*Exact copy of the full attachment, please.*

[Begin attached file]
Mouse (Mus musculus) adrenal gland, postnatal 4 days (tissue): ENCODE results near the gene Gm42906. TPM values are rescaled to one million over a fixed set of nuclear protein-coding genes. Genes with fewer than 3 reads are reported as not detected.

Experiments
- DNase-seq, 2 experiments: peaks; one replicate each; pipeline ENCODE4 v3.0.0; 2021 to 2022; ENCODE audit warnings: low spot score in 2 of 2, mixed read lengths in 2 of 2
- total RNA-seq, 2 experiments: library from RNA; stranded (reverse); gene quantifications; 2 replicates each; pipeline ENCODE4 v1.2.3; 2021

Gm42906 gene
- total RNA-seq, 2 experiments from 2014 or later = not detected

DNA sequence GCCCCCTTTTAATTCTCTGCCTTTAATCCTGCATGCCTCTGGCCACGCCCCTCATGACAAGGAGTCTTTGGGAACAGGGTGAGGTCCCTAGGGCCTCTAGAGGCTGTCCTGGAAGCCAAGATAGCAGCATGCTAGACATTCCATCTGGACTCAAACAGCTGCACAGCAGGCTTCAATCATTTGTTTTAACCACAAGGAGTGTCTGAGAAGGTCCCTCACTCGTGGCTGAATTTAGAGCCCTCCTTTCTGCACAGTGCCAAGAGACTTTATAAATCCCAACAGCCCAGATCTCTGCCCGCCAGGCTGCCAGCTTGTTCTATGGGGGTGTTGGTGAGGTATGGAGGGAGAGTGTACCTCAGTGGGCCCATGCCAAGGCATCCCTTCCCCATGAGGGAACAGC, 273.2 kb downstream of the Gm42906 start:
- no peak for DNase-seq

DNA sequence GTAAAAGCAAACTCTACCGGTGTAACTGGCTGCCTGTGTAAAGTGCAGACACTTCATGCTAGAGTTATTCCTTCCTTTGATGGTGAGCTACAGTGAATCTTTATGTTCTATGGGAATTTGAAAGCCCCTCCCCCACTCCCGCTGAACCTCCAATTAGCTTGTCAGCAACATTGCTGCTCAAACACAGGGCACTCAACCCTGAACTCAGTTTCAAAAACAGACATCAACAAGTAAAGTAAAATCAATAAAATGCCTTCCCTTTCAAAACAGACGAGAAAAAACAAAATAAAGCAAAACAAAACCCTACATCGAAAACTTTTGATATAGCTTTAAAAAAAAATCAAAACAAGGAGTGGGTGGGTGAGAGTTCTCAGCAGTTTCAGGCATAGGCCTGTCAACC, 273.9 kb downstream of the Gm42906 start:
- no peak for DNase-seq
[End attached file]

Mouse (Mus musculus) adrenal gland, postnatal 4 days (tissue): ENCODE results near the gene Gm42906. TPM values are rescaled to one million over a fixed set of nuclear protein-coding genes. Genes with fewer than 3 reads are reported as not detected.

Experiments
- DNase-seq, 2 experiments: peaks; one replicate each; pipeline ENCODE4 v3.0.0; 2021 to 2022; ENCODE audit warnings: low spot score in 2 of 2, mixed read lengths in 2 of 2
- total RNA-seq, 2 experiments: library from RNA; stranded (reverse); gene quantifications; 2 replicates each; pipeline ENCODE4 v1.2.3; 2021

Gm42906 gene
- total RNA-seq, 2 experiments from 2014 or later = not detected

DNA sequence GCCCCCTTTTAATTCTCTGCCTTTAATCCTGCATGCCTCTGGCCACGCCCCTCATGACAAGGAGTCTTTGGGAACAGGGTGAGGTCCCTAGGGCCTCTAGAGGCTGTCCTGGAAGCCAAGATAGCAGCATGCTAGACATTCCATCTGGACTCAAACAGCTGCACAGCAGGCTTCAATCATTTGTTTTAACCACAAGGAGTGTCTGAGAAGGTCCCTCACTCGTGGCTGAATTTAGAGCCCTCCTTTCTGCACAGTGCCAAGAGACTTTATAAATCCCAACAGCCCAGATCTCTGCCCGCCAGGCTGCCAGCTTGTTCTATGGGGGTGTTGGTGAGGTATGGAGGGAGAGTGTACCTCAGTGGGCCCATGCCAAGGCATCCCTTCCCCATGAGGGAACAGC, 273.2 kb downstream of the Gm42906 start:
- no peak for DNase-seq

DNA sequence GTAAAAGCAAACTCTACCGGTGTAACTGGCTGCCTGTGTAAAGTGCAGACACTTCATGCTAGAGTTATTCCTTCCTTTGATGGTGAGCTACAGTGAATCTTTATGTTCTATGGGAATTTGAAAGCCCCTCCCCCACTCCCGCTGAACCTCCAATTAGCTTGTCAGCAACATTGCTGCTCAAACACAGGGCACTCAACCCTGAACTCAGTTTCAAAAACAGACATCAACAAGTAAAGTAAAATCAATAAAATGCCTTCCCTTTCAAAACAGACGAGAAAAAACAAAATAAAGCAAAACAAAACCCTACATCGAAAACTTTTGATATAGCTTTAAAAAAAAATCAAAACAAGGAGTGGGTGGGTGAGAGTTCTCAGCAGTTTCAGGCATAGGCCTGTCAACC, 273.9 kb downstream of the Gm42906 start:
- no peak for DNase-seq